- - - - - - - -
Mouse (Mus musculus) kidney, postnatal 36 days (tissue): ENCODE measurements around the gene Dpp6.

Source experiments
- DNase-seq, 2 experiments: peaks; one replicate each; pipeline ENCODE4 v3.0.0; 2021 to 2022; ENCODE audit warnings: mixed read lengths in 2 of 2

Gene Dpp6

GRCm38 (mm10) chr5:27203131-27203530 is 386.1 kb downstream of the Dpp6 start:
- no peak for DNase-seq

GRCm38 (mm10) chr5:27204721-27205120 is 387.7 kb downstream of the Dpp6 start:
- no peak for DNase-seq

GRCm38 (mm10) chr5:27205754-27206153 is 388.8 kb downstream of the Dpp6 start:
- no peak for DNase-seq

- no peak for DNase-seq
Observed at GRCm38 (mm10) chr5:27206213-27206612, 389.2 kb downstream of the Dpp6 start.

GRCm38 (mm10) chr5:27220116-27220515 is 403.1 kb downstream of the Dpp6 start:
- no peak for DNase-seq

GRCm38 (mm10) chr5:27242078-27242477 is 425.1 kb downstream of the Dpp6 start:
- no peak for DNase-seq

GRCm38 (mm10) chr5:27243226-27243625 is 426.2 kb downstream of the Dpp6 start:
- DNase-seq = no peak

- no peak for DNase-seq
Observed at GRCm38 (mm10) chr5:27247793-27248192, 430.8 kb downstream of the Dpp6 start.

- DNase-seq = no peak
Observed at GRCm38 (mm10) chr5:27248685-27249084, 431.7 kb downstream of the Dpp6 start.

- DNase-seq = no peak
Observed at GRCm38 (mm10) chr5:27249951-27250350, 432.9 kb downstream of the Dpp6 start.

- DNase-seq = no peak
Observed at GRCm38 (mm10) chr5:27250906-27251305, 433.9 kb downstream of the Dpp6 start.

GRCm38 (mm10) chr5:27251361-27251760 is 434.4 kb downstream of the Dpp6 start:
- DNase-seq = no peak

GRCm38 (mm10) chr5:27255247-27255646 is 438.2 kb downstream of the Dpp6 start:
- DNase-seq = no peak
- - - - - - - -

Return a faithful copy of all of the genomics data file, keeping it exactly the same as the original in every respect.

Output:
Mouse (Mus musculus) kidney, postnatal 36 days (tissue): ENCODE measurements around the gene Dpp6.

Source experiments
- DNase-seq, 2 experiments: peaks; one replicate each; pipeline ENCODE4 v3.0.0; 2021 to 2022; ENCODE audit warnings: mixed read lengths in 2 of 2

Gene Dpp6

GRCm38 (mm10) chr5:27203131-27203530 is 386.1 kb downstream of the Dpp6 start:
- no peak for DNase-seq

GRCm38 (mm10) chr5:27204721-27205120 is 387.7 kb downstream of the Dpp6 start:
- no peak for DNase-seq

GRCm38 (mm10) chr5:27205754-27206153 is 388.8 kb downstream of the Dpp6 start:
- no peak for DNase-seq

- no peak for DNase-seq
Observed at GRCm38 (mm10) chr5:27206213-27206612, 389.2 kb downstream of the Dpp6 start.

GRCm38 (mm10) chr5:27220116-27220515 is 403.1 kb downstream of the Dpp6 start:
- no peak for DNase-seq

GRCm38 (mm10) chr5:27242078-27242477 is 425.1 kb downstream of the Dpp6 start:
- no peak for DNase-seq

GRCm38 (mm10) chr5:27243226-27243625 is 426.2 kb downstream of the Dpp6 start:
- DNase-seq = no peak

- no peak for DNase-seq
Observed at GRCm38 (mm10) chr5:27247793-27248192, 430.8 kb downstream of the Dpp6 start.

- DNase-seq = no peak
Observed at GRCm38 (mm10) chr5:27248685-27249084, 431.7 kb downstream of the Dpp6 start.

- DNase-seq = no peak
Observed at GRCm38 (mm10) chr5:27249951-27250350, 432.9 kb downstream of the Dpp6 start.

- DNase-seq = no peak
Observed at GRCm38 (mm10) chr5:27250906-27251305, 433.9 kb downstream of the Dpp6 start.

GRCm38 (mm10) chr5:27251361-27251760 is 434.4 kb downstream of the Dpp6 start:
- DNase-seq = no peak

GRCm38 (mm10) chr5:27255247-27255646 is 438.2 kb downstream of the Dpp6 start:
- DNase-seq = no peak